The fear that President Donald Trump might fulfill his campaign promise to relocate the US embassy from Tel Aviv to Jerusalem has caused considerable angst for PA Chairman Mahmoud and Jordan’s King Abdullah, who met to discuss what steps can be taken to prevent the move. As expected, Abbas claimed this decision “is more than a provocation and will harm the entire peace process.”
The Palestinian Media Watch reported that in a sermon at the Al-Aqsa Mosque, PA Mufti Sheikh Muhammad Hussein said: “The promise of the president-elect [Trump] to transfer the embassy is not only an attack on the Palestinians, but rather on [all of] the Arabs and Muslims. The Muslims and Arabs will not remain silent when they see the aggression realized at the moment of the transfer of the embassy to occupied Jerusalem.’”
The Qatar-based International Union for Muslims warned, «Muslim intellectuals, scholars and leaders will not accept relocating the US embassy to Jerusalem.” Such a move «would fuel the spirit of conflict and sedition, play into the hands of extremists and incite hatred against those assaulting the rights of the Palestinian people.»
For decades, whenever the Palestinian Arabs wanted to thwart anything perceived to be against their best interests, they either threatened violence or precipitated it. The strategy began in the 1920s with such success, they continue to employ this tactic to this day.
Response to Palestinian Arab Violence During The British Mandate: The Beginning of the Policy of Appeasement
On May 21, 1921, an Arab riot against the Jews broke out in Jaffa and spread to other communities, resulting in the death of 47 Jews and more than 146 wounded or injured by May 27. In response, Sir Herbert Samuel, High Commissioner of Palestine, imposed collective punishment and fines on the Arabs and had members of this vicious mob incarcerated.
In keeping with his policy of neutrality, which he expected would persuade the Arabs to accept the right to establish a Jewish national homeland, Samuel sought to placate them by ordering that all future Jewish immigration to Palestine would be restricted by Palestine’s economic absorptive capacity. From this and other experiences with the British, the Arabs quickly learned that violence is a highly effective means of achieving concessions from the British.
After the 1936 Arab revolt began, the British sent the Palestine Royal Peel Commission to Palestine. In July 1937, the Commission issued its report, which recognized: «An irrepressible conflict has arisen between two national communities within the narrow bounds of one small country. There is no common ground between them. Their national aspirations are incompatible. The Arabs desire to revive the traditions of the Arab golden age. The Jews desire to show what they can achieve when restored to the land in which the Jewish nation was born. Neither of the two national ideals permits of combination in the service of a single State.»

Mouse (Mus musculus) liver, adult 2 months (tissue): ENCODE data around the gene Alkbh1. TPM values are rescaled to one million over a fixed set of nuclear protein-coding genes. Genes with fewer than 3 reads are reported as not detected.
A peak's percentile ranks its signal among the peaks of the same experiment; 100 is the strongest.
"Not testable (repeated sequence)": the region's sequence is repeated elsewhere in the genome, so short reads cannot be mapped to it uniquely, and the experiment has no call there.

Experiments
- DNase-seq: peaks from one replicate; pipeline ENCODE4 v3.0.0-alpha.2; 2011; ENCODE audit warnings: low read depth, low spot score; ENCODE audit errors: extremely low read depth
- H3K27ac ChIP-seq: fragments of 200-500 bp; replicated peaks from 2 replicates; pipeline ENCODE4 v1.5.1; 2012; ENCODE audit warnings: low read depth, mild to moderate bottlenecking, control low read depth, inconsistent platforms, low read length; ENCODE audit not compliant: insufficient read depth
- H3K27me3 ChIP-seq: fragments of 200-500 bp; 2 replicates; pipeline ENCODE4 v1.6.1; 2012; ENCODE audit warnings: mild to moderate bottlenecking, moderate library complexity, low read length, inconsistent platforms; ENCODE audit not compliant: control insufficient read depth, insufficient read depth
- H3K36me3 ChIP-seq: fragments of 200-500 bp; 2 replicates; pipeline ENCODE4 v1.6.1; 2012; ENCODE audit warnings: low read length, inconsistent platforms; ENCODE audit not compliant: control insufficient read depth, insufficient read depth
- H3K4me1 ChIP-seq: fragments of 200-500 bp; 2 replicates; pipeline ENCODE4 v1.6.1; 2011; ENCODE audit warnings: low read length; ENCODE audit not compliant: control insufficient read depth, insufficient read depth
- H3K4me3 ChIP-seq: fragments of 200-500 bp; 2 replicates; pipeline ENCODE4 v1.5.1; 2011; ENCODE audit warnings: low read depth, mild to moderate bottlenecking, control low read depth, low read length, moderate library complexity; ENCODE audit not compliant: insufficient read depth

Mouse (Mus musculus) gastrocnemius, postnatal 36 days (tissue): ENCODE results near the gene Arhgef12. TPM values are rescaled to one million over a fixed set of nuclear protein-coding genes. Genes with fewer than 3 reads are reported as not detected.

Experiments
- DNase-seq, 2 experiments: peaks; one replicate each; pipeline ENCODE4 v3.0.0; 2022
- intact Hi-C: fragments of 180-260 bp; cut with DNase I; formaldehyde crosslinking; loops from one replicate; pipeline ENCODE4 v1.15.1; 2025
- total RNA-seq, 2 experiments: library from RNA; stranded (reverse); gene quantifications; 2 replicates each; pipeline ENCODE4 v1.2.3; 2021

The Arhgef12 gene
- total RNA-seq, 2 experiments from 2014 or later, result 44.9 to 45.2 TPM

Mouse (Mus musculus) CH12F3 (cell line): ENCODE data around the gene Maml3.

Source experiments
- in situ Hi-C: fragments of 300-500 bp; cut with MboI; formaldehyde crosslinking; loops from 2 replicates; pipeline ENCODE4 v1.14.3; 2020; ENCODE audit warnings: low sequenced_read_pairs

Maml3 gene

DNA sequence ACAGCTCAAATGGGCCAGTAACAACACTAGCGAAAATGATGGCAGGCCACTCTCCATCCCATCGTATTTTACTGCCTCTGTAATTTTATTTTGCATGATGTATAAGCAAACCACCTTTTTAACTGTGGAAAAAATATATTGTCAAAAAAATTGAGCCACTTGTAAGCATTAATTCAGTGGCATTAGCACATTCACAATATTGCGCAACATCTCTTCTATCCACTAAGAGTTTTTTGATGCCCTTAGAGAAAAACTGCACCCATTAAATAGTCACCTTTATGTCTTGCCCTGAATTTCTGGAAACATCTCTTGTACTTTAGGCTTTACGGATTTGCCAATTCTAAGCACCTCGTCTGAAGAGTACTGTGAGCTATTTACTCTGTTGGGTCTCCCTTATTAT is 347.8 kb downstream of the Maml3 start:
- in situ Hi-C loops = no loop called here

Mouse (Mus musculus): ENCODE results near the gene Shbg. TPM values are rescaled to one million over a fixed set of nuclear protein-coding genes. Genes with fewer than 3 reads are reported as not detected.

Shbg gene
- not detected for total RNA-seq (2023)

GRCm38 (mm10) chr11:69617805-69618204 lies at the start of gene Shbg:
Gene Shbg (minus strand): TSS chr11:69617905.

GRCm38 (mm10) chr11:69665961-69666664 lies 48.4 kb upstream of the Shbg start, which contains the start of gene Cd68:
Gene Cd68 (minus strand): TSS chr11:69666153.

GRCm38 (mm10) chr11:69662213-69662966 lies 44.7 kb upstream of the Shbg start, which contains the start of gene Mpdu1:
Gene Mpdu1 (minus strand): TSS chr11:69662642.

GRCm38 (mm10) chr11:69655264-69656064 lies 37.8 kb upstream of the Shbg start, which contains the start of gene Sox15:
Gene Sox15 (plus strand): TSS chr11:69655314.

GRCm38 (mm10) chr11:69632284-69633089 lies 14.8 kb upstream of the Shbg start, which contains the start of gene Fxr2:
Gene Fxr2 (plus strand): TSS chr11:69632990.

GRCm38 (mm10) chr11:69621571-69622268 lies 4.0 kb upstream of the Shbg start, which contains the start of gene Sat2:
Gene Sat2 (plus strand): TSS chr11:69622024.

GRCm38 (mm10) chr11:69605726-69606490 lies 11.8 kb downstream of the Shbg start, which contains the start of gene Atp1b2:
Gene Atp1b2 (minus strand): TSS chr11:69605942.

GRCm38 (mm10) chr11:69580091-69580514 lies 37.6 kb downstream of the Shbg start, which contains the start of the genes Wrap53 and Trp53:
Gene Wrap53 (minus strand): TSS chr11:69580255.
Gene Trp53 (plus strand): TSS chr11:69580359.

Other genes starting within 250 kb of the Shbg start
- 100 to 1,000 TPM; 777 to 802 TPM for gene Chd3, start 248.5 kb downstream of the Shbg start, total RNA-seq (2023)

In subsequent years, whenever the Arabs wanted to stymie Israeli advancement, they would riot and/or institute a boycott of Jewish businesses. The ensuing conflict would prompt a British, and later an American or EU government, inquiry or fact-finding mission. This would be followed by demands that Israelis make concessions to encourage reciprocal responses from the Arabs that rarely, if ever, actualized.
The failure of the West to hold the Arabs accountable for refusing to accept Israel’s right to exist; their incessant incitement against the Jews in the media, schools and mosques; encouraging and glorifying homicide bombers; and supporting families of those killed or injured in the process of murdering Jews has emboldened the Palestinian Arabs to continue their war against the Jews.
Ending the Charade of Palestinian Arab Innocence
Moving the American embassy can send this crucial message to the Arabs. The days of American appeasement, of viewing them as victims instead of perpetrators of violence, of being held hostage to their duplicity and of their hollow declaration of wanting to live under democratic rule are over.
Jerusalem, with its millennia of Jewish history, is the eternal capital of the Jewish people, not Tel Aviv. The relocation of the embassy does not preclude the establishment of a separate Arab state, because, in fact, that has never been an Arab objective. Every opportunity a two-state solution has been offered, the response has been a violence-accompanied, resounding no.
Why the Refusal to Establish a Palestinian Arab state?
A letter to General Edmund Allenby in April 1920 by Mohammed I. Derweesh, Director of the Arab Club (Moslem and Christian Society), explains clearly how the Arabs truly feel: “We declare that we cannot accept the Jews in our country. Should they be permitted to do what they intend doing, we shall fight against them till death. We have learned from this war to be extremely cruel to those who intend to encroach upon our rights. We declare that we do not accept the Jews neither as guests nor as neighbours in Palestine…”
With the background of Arab violence throughout the Middle East today, let alone continuing Palestinian Arab violence, what in Palestinian Arab behavior or actions suggests that these sentiments do not reflect their views as much or more today as they did in 1920?
By Alex Grobman, PhD
Alex Grobman, a Hebrew University-trained historian, is a consultant to the America-Israel Friendship League, a member of the Council of Scholars for Scholars for Peace in the Middle East (SPME) and a member of the Advisory Board of The Endowment for Middle East Truth (EMET).